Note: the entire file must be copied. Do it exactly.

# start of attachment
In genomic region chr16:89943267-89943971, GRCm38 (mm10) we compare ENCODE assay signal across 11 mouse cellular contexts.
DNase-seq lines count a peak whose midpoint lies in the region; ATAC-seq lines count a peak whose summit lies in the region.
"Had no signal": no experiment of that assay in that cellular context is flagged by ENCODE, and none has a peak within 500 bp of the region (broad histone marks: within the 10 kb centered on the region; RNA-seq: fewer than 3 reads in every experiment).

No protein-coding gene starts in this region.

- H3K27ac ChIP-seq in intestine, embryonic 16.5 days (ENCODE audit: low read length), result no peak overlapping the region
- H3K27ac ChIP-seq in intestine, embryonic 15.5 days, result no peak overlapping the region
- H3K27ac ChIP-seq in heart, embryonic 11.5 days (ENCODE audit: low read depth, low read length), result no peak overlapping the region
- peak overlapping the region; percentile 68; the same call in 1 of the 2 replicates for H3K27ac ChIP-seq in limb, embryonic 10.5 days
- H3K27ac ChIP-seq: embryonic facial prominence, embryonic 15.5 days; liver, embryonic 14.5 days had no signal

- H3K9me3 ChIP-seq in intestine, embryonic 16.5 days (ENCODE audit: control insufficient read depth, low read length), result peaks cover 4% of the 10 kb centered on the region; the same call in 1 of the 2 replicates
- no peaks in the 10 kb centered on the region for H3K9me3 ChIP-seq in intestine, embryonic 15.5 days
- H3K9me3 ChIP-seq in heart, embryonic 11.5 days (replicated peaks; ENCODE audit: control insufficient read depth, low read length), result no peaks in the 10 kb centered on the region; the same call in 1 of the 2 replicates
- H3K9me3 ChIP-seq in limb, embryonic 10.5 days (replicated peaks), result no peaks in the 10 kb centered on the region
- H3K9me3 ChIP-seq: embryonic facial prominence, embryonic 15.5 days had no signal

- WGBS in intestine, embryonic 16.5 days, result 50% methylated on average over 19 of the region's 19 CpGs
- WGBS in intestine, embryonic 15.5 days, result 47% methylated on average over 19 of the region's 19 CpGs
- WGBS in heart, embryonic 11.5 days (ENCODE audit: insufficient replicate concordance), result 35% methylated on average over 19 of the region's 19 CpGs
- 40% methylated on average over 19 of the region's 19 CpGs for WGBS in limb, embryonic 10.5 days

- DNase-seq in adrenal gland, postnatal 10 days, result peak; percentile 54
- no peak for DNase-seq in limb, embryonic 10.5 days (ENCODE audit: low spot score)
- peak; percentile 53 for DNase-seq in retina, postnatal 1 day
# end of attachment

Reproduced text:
In genomic region chr16:89943267-89943971, GRCm38 (mm10) we compare ENCODE assay signal across 11 mouse cellular contexts.
DNase-seq lines count a peak whose midpoint lies in the region; ATAC-seq lines count a peak whose summit lies in the region.
"Had no signal": no experiment of that assay in that cellular context is flagged by ENCODE, and none has a peak within 500 bp of the region (broad histone marks: within the 10 kb centered on the region; RNA-seq: fewer than 3 reads in every experiment).

No protein-coding gene starts in this region.

- H3K27ac ChIP-seq in intestine, embryonic 16.5 days (ENCODE audit: low read length), result no peak overlapping the region
- H3K27ac ChIP-seq in intestine, embryonic 15.5 days, result no peak overlapping the region
- H3K27ac ChIP-seq in heart, embryonic 11.5 days (ENCODE audit: low read depth, low read length), result no peak overlapping the region
- peak overlapping the region; percentile 68; the same call in 1 of the 2 replicates for H3K27ac ChIP-seq in limb, embryonic 10.5 days
- H3K27ac ChIP-seq: embryonic facial prominence, embryonic 15.5 days; liver, embryonic 14.5 days had no signal

- H3K9me3 ChIP-seq in intestine, embryonic 16.5 days (ENCODE audit: control insufficient read depth, low read length), result peaks cover 4% of the 10 kb centered on the region; the same call in 1 of the 2 replicates
- no peaks in the 10 kb centered on the region for H3K9me3 ChIP-seq in intestine, embryonic 15.5 days
- H3K9me3 ChIP-seq in heart, embryonic 11.5 days (replicated peaks; ENCODE audit: control insufficient read depth, low read length), result no peaks in the 10 kb centered on the region; the same call in 1 of the 2 replicates
- H3K9me3 ChIP-seq in limb, embryonic 10.5 days (replicated peaks), result no peaks in the 10 kb centered on the region
- H3K9me3 ChIP-seq: embryonic facial prominence, embryonic 15.5 days had no signal

- WGBS in intestine, embryonic 16.5 days, result 50% methylated on average over 19 of the region's 19 CpGs
- WGBS in intestine, embryonic 15.5 days, result 47% methylated on average over 19 of the region's 19 CpGs
- WGBS in heart, embryonic 11.5 days (ENCODE audit: insufficient replicate concordance), result 35% methylated on average over 19 of the region's 19 CpGs
- 40% methylated on average over 19 of the region's 19 CpGs for WGBS in limb, embryonic 10.5 days

- DNase-seq in adrenal gland, postnatal 10 days, result peak; percentile 54
- no peak for DNase-seq in limb, embryonic 10.5 days (ENCODE audit: low spot score)
- peak; percentile 53 for DNase-seq in retina, postnatal 1 day